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Essential Sewing Tools and Notions

Guest Author - Tamara Bostwick

There are a number of sewing tools and sewing notions that are essential to have in your sewing inventory in addition to a sewing machine. Some items are more necessary while others just make sewing a bit easier (and quicker). In addition to the basic sewing tools, there are also specialty sewing supplies that are used for specific types of sewing such as quilting or clothing construction.

Gingher ScissorsFirst and foremost, you will need a pair of scissors for cutting fabric. Do yourself a favor and invest in a good pair of scissors. It will save you time and frustration in the long run. My particular favorite pair of sewing shears are made by Gingher and feel lovely in your hand. They also make left-handed shears as well.

TIP: To reduce wear and tear on your fabric scissors, be sure to also keep a pair of basic craft scissors on hand as well to use for cutting paper and other non-fabric items. If you live with other people who don't understand the value of sewing scissors, and you don't happen to have a safe for locking up your good scissors, HIDE THEM. Your lower quality craft scissors can also serve as decoy scissors. Display them prominently on top of your sewing table or drawer so that they can be easily found FIRST.

Seam RipperThe next important item to have in your sewing basket (or drawer) is the humble (and sometimes hated) seam ripper.

I remember my 7th grade home economics teacher had a banner in her sewing room that said "As ye sew, so shall ye rip" which I have always thought was a clever play on words, even as I have been dismayed to discover just how often I would be ripping over the years. Seam rippers vary slightly in size and style, but typically have a sharp point that leads to a bladed section. To rip out a seam, you simply (hah) insert the point under the stitch and slide the ripper forward so that the thread is cut on the blade (this action is sometimes accompanied by tears of bitter frustration).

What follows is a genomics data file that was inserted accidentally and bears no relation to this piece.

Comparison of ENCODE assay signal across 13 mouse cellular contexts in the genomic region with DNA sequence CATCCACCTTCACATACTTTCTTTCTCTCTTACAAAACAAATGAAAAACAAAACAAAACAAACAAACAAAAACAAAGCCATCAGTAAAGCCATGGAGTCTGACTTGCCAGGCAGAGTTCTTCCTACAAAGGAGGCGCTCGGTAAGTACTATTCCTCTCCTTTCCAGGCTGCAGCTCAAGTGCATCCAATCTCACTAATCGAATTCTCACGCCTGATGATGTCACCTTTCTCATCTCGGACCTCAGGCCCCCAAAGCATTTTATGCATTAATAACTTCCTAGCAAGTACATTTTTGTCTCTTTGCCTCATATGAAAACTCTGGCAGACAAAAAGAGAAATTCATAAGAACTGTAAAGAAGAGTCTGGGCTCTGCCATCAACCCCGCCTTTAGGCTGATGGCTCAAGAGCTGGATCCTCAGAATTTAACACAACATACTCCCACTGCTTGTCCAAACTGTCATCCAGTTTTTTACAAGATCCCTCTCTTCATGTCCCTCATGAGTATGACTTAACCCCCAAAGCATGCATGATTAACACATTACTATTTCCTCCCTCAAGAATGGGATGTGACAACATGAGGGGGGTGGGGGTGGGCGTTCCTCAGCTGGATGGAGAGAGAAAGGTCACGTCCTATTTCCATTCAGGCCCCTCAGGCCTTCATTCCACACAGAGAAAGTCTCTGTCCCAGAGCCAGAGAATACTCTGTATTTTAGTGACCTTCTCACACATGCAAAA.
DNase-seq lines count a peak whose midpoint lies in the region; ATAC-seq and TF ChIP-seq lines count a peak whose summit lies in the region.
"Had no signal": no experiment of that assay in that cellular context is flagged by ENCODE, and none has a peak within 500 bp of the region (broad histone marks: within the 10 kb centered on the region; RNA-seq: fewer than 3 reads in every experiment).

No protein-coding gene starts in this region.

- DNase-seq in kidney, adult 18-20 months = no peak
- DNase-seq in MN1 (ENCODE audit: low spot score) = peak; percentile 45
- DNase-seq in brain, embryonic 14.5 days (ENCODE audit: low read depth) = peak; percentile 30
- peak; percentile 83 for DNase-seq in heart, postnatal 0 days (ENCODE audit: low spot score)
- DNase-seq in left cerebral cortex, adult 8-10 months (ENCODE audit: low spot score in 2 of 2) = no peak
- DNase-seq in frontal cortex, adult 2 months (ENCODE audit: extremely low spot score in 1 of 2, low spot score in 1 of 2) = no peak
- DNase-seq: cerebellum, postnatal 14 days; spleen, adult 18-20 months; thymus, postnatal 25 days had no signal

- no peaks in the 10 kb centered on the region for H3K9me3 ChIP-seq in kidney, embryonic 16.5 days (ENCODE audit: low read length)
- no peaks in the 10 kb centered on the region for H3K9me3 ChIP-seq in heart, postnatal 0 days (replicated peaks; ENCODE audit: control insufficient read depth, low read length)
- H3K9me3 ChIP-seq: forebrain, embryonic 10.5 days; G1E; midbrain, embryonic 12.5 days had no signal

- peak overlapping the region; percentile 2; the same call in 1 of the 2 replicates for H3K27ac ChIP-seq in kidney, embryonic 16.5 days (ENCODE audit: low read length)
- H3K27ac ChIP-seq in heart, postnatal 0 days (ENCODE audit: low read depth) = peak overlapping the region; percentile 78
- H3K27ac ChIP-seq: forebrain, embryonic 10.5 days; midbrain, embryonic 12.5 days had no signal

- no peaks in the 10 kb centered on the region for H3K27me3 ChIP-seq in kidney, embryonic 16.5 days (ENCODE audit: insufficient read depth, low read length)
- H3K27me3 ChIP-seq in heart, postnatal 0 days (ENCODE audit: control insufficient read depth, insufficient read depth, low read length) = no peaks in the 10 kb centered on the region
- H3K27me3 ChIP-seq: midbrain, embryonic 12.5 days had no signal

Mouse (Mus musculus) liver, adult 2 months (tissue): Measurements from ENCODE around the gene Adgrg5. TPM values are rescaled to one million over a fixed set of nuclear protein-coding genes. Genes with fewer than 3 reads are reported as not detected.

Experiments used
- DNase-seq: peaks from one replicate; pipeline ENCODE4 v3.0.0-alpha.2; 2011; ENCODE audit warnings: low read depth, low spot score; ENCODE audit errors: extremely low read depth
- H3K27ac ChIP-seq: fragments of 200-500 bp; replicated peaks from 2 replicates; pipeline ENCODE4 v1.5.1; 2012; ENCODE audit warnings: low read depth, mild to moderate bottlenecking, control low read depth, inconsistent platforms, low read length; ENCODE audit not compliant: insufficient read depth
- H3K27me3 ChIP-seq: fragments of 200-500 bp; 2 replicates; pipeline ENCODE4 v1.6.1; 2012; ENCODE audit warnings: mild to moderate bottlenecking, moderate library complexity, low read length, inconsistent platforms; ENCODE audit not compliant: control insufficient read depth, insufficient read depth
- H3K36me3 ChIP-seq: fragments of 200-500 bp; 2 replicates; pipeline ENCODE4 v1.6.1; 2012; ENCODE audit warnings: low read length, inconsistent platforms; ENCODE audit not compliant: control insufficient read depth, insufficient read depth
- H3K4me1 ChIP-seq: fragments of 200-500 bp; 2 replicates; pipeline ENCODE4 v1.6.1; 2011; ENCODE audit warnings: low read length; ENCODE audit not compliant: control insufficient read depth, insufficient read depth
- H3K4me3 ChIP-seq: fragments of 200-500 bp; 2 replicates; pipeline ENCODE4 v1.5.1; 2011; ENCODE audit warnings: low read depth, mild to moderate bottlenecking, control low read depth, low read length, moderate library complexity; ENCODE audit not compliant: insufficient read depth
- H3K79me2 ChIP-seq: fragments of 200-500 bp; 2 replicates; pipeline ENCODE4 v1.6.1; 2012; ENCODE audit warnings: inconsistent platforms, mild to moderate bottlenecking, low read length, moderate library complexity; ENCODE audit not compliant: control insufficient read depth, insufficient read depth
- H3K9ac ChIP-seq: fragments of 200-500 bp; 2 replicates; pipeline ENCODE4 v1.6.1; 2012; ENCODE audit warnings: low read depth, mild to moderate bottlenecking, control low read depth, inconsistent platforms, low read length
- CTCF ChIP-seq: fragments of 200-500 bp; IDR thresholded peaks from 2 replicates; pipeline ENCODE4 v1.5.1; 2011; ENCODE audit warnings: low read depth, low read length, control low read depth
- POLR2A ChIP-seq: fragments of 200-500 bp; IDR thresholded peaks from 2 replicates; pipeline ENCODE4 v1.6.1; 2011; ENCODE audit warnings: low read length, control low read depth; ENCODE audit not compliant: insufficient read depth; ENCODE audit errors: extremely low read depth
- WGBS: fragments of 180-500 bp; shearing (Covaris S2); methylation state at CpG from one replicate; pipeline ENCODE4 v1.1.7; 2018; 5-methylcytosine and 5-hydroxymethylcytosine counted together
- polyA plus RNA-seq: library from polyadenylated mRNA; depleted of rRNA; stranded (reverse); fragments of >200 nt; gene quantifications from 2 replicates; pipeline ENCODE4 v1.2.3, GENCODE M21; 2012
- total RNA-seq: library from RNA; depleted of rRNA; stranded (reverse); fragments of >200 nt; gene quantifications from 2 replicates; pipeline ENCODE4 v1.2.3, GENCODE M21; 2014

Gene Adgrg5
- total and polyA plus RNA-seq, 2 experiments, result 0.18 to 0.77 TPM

TIP: Seam rippers should only be operated when in possession of all of your faculties (i.e. sober) and in a calm state (rage ripping is a bad, bad idea (or so I have heard *cough*)).

Silk pinsOn a happier note, let's talk about pins and needles. Pins are not created equal. You want them to be long and sharp. Cheaper pins can be dull and snag your fabrics and tend to rust easily. For my everyday sewing, I prefer pins that have a flat, petal shaped head because they lay flatter against the fabric than the round headed pins and they are easier to see. And, for working with fine fabric, I definitely recommend investing in silk pins. They are thinner and sharper than regular pins so they don't snag the fabric.

TIP: I keep my silk pins in a container separate from the general population that lives in the pincushion next to my sewing machine. This not only makes them easier to find when I need them, but keeps them sharp because they are used less frequently.

While you can store your pins in a box, this is not always the most convenient way to access them. Pincushions are small, stuffed shapes that are firm enough to keep pins upright and ready to be grabbed. When I think of a pincushion, the tomato is what pops in my head first, but there are many other shapes of pincushions out there. In fact, they are very easy to make and if you are interested in making one for yourself or as a gift, I have an extensive list of free pincushion patterns for you.

Needles are used for hand sewing and for most sewing, any basic hand sewing needle assortment will serve you well. While there are many types of sewing needles, sharps are the most commonly used hand sewing needle type. They are medium length and are appropriate to use on most fabrics.

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Content copyright © 2015 by Tamara Bostwick. All rights reserved.
This content was written by Tamara Bostwick. If you wish to use this content in any manner, you need written permission. Contact Cheryl Ellex for details.


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